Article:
Covering songs is easy; however, I know a lot of people have trouble writing their own solos. Thus, I have composed a bit of advice to help people learn to solo. If any others have advice to add to this thread, that'd be pretty cool.

1. Work on improv. This sounds like a "duh" but it is important. To write a solo and perfect it, you must have a general grasp on how to play solos.

2. Don't try anything too speedy at first. Sliding, bending, etc are your friends.

3. This will make you sound so much better than you really are: start by writing solos for other bands' music. To do this, take the vocals and convert the notes sung to guitar. After that, trill a bit, bend a bit, and you have an impressive solo. You can do this with music you write as well, many bands practice this and pull off pretty cool solos.

An easy way to practice this is by using midi files, there are many 'tab' editors that allow you to import midis. Find the vocals on it, and it'll be tabbed (usually a little out of key) but it is easy to fix and improve upon.

If you keep these three in mind (particularly #3, such an easy trick!) then you will be fine.

It's a bit vague and you haven't really given any information on creative soloing - although I like the substituting vocals for improvisation.

Either way - this should be in UG Contribution.
Kudos to you!
"This is gunna blow my cover but I like the FedEx driver because he's a drug dealer and he doesn't even know it"-Mitch Hedberg RIP
Here, I decided to give an example for #3. I played the guitar solo to "Secret Agent Man" just as it is played in the original recording. Only thing is, I played it right over vocals.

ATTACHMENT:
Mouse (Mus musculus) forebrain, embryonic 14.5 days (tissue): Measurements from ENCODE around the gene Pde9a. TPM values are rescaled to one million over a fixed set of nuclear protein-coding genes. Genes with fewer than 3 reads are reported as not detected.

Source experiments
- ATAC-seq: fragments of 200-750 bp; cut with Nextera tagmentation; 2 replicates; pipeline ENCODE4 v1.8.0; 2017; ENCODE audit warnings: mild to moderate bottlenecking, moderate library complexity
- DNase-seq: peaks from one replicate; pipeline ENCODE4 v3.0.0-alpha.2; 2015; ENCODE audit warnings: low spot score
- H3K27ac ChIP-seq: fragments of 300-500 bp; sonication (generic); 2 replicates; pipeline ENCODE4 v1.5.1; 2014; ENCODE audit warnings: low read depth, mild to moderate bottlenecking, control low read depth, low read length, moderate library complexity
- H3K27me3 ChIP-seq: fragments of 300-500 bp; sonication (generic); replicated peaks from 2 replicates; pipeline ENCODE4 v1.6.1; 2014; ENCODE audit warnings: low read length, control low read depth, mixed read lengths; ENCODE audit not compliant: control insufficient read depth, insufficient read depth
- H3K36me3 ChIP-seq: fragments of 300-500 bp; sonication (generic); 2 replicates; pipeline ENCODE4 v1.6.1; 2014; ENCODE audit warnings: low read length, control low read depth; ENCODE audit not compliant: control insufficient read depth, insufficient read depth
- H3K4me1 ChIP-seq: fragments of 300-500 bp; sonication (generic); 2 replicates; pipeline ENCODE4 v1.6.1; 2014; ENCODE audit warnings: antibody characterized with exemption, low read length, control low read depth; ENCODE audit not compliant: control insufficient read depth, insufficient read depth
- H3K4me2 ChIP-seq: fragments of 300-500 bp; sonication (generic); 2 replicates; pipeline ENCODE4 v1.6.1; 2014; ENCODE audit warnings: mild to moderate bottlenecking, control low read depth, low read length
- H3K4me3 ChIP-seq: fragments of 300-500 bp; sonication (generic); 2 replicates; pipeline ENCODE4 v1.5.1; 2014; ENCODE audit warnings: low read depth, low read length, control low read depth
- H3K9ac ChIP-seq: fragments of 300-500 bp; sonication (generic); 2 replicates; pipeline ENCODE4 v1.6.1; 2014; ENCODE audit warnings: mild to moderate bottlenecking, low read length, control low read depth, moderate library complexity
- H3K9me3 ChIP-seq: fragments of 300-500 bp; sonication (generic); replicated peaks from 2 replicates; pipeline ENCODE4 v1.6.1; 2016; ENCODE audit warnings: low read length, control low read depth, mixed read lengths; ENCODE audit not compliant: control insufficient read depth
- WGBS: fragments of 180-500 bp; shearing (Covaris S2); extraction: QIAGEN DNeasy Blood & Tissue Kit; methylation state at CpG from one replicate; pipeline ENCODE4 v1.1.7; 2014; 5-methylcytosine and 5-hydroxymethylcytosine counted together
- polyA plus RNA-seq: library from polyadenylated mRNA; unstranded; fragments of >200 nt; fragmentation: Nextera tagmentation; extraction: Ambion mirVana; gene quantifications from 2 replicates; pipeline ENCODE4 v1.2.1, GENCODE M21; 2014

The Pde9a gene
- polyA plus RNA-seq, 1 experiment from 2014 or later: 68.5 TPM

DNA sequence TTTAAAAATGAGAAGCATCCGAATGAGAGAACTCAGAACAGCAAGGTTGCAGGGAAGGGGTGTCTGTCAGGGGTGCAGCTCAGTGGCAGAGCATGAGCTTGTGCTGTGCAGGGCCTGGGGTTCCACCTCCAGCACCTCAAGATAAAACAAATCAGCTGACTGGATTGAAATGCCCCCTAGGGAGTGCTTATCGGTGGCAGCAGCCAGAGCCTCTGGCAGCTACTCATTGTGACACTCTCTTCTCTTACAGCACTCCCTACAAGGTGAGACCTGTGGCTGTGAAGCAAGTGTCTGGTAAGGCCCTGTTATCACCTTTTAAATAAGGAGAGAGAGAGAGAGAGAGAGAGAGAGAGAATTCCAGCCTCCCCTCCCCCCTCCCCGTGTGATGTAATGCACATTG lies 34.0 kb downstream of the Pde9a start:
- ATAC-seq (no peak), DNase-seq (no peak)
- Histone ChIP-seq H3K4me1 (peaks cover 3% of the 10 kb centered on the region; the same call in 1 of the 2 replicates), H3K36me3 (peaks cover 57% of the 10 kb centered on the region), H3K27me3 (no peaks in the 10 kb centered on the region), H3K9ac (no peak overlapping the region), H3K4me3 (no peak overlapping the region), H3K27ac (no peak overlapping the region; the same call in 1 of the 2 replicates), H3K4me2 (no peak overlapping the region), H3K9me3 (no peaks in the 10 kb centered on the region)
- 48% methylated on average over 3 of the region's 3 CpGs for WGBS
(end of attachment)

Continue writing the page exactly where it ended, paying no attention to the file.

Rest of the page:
Also, if you'll noticed, if you run the blues scale (starting on lowe fret 12) you'll bump into 9/10 notes, not bad, eh?

bigmb.dmusic.com click on 'example'
Am i assuming you mean just a part of the song where you can play a bass solo, or actually playing bass as a solo instrument?

I think you missed out the most important thing, and that is SCALES!!!!!! Improv comes from knowing your scales, chord tones, fretbaord. without those things, what are you playing?

You should know scales , augmented, diminished, triads, inversions, major and minor.. everything. thats how you learn to bass solo ! !!
He already mentioned that, but its also important to know how to use them - which just takes practice.
Couple things Ide like to say is:
- always remember to place rests where notes should be held and keep the length of notes different or its just boring.
- keep some notes with the simple beat - listen to Freebird to know what i mean
- repeat phrases so you have a sorta theme in the solo
Very good points, JRSB. Kudos to you.

Applehead, this was more geared towards guitar solo, I didn't touch on bass soloing in this thread. I originally played bass and have moved to guitar, and I find that soloing the two is done a bit differently. For example, mimicing voices with bass seldom sounds good. Maybe another time I'll post a thread on that